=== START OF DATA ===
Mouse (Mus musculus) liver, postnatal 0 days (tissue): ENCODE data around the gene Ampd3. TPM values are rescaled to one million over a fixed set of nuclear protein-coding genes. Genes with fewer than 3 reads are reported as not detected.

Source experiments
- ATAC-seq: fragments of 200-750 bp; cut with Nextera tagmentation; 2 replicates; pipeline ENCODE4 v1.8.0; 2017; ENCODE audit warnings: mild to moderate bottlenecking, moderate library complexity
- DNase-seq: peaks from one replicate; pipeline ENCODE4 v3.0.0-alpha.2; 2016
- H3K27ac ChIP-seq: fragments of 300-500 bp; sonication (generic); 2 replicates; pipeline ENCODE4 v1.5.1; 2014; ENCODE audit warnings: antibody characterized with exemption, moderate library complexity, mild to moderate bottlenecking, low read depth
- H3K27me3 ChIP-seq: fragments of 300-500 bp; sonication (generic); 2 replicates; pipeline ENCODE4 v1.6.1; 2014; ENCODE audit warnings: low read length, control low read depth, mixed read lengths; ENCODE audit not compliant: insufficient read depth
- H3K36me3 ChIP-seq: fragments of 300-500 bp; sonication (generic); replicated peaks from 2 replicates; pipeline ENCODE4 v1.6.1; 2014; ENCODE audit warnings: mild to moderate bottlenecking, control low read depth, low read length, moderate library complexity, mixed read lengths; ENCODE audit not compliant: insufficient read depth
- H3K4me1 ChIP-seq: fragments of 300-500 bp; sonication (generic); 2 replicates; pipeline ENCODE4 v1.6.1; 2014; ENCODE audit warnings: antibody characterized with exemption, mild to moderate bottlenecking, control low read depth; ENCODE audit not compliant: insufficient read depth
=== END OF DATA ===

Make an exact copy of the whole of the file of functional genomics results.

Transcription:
Mouse (Mus musculus) liver, postnatal 0 days (tissue): ENCODE data around the gene Ampd3. TPM values are rescaled to one million over a fixed set of nuclear protein-coding genes. Genes with fewer than 3 reads are reported as not detected.

Source experiments
- ATAC-seq: fragments of 200-750 bp; cut with Nextera tagmentation; 2 replicates; pipeline ENCODE4 v1.8.0; 2017; ENCODE audit warnings: mild to moderate bottlenecking, moderate library complexity
- DNase-seq: peaks from one replicate; pipeline ENCODE4 v3.0.0-alpha.2; 2016
- H3K27ac ChIP-seq: fragments of 300-500 bp; sonication (generic); 2 replicates; pipeline ENCODE4 v1.5.1; 2014; ENCODE audit warnings: antibody characterized with exemption, moderate library complexity, mild to moderate bottlenecking, low read depth
- H3K27me3 ChIP-seq: fragments of 300-500 bp; sonication (generic); 2 replicates; pipeline ENCODE4 v1.6.1; 2014; ENCODE audit warnings: low read length, control low read depth, mixed read lengths; ENCODE audit not compliant: insufficient read depth
- H3K36me3 ChIP-seq: fragments of 300-500 bp; sonication (generic); replicated peaks from 2 replicates; pipeline ENCODE4 v1.6.1; 2014; ENCODE audit warnings: mild to moderate bottlenecking, control low read depth, low read length, moderate library complexity, mixed read lengths; ENCODE audit not compliant: insufficient read depth
- H3K4me1 ChIP-seq: fragments of 300-500 bp; sonication (generic); 2 replicates; pipeline ENCODE4 v1.6.1; 2014; ENCODE audit warnings: antibody characterized with exemption, mild to moderate bottlenecking, control low read depth; ENCODE audit not compliant: insufficient read depth